An analysis of the latest US Preventive Services Task Force (USPSTF) lung cancer screening guideline for screening eligibility found that while improvements were made in eligibility among certain populations, racial disparities persist.
“Lung cancer screening can save lives, but the rate of eligibility varies among populations,” the researchers explained. “To reflect current evidence, the USPSTF has revised the lung cancer screening eligibility criteria by lowering the age to 50 years and reducing the smoking history to 20 pack-years, which may help to ameliorate sex- and race/ethnicity-related disparities.” Previously, the eligibility criteria were current or former (within 15 years) smokers aged between 55 to 80 years with a smoking history of more than 30 pack-years.
Those who responded to the Centers for Disease Control and Prevention’s Behavioral Risk Factor Surveillance System who were aged between 50 and 80 years, had a history of smoking, and completed the optional lung cancer screening module were assessed.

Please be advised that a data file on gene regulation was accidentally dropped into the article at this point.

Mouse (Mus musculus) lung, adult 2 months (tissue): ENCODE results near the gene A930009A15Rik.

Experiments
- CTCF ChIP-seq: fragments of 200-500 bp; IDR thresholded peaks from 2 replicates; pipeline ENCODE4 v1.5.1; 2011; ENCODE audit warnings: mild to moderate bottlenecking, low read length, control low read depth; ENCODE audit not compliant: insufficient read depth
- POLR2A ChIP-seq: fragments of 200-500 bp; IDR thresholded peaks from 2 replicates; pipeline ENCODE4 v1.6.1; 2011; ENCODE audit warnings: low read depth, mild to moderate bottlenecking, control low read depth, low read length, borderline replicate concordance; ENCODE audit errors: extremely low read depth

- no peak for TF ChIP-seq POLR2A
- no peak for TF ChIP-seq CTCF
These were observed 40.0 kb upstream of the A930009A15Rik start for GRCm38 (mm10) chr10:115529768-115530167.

A total of 40,869 people were evaluated in the study: 21,265 were female; 3,430 were Black; and 1,226 were Hispanic. The mean age was 65.6 years (standard deviation, 7.9 years).
The percent of people eligible for screening before and after the revised guidelines were implemented were:
- men, 29.4% to 38.3% (8.9% difference, P<0.001)
- women, 25.9% to 36.4% (10.5% difference, P<0.001)
- White individuals, 31.1% to 40.9% (9.8% difference, P<0.001)
- Black individuals, 16.3% to 28.8% (12.5% difference, P<0.001)
- Hispanic individuals, 10.5% to 18.7% (8.2% difference, P<0.001)
Women were less likely to be eligible than men (adjusted odds ratio [aOR], 0.88; 95% confidence interval [CI], 0.79-0.99; P=0.04). The odds of being eligible for screening, compared to White individuals, were lower for Black (aOR, 0.43; 95% CI, 0.33-0.56; P<0.001) and Hispanic individuals (aOR, 0.70; 95% CI, 0.62-0.80; P<0.001).
The study was published in JAMA Network Open.
The researchers wrote in their conclusion that “simply raising or lowering the criteria based on age and smoking history are unlikely to have a meaningful effect on reducing inequities across racial/ethnic groups, and lung cancer screening criteria are likely to remain biased against Black and Hispanic smokers unless the criteria are adapted for different racial/ethnic groups.”